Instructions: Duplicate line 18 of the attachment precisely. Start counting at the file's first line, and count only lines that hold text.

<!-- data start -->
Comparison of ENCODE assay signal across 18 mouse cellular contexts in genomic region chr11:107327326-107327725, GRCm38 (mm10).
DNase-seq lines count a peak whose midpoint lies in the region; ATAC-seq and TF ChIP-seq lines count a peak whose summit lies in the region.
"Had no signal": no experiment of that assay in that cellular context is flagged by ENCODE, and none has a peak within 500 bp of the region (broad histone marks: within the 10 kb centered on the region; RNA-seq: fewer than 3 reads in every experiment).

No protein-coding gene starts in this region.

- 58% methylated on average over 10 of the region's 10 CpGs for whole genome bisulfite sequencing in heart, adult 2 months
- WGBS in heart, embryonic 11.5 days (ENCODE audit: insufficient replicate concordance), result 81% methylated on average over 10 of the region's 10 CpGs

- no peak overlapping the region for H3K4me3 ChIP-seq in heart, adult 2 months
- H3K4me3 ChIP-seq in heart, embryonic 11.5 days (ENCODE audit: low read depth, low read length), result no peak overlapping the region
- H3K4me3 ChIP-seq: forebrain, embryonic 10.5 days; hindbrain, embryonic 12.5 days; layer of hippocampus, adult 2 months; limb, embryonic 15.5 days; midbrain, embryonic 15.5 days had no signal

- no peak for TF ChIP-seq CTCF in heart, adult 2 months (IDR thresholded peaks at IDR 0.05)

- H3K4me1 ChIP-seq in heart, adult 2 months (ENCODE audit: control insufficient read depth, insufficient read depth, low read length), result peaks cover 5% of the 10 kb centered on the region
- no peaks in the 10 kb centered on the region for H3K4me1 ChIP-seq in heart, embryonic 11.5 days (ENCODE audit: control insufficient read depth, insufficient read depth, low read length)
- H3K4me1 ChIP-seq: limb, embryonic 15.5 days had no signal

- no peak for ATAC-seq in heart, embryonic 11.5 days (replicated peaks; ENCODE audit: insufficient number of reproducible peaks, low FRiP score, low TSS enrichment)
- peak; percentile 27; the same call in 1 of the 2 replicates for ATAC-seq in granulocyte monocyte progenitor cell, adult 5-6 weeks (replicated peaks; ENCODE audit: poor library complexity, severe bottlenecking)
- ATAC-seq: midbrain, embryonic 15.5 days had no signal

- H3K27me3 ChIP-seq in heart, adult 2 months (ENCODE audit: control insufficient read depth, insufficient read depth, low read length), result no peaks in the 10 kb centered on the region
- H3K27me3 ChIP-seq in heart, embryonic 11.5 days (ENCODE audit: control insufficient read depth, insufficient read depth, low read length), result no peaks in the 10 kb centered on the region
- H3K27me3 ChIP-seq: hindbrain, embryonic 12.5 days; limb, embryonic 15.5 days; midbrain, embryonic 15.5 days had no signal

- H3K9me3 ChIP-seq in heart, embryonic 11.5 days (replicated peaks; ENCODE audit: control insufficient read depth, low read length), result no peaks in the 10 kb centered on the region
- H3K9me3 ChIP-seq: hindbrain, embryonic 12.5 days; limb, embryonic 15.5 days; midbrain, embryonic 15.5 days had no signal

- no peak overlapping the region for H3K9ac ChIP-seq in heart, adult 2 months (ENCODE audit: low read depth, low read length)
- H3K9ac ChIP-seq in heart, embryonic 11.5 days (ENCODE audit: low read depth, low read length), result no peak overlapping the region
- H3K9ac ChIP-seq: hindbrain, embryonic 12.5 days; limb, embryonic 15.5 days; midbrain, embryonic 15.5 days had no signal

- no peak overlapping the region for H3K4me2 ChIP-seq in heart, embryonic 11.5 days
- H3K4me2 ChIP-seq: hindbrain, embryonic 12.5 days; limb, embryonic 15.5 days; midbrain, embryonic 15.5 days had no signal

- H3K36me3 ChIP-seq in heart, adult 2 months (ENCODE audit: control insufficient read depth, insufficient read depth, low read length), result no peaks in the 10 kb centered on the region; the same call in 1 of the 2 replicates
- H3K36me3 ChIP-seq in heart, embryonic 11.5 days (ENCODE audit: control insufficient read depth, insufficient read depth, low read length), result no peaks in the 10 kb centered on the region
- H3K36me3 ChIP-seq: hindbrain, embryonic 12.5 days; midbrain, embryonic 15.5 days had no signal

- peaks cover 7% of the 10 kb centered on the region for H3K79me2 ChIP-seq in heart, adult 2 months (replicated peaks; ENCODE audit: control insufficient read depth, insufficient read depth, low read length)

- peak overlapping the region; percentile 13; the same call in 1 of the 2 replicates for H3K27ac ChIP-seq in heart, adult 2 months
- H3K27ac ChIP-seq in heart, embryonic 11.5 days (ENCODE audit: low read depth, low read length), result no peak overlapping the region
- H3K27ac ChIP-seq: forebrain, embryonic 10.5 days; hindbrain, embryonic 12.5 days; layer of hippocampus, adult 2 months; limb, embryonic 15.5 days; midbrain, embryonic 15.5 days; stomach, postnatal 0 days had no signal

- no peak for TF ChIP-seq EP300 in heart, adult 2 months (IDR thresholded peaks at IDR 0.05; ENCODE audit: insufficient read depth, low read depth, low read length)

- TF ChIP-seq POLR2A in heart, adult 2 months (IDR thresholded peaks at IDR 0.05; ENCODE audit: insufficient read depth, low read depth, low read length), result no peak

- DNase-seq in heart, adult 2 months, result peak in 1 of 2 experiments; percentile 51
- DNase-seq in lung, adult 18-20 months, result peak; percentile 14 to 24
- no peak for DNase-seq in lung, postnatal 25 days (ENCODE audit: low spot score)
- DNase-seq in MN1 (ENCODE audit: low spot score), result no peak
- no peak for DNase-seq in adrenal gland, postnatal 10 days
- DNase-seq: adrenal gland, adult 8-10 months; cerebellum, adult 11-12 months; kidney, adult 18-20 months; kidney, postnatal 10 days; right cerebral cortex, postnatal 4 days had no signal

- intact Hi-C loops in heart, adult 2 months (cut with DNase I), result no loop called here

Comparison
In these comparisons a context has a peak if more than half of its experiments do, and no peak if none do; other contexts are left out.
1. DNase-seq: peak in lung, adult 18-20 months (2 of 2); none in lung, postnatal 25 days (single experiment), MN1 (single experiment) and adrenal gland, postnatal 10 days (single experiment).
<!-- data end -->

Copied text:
- H3K27me3 ChIP-seq in heart, embryonic 11.5 days (ENCODE audit: control insufficient read depth, insufficient read depth, low read length), result no peaks in the 10 kb centered on the region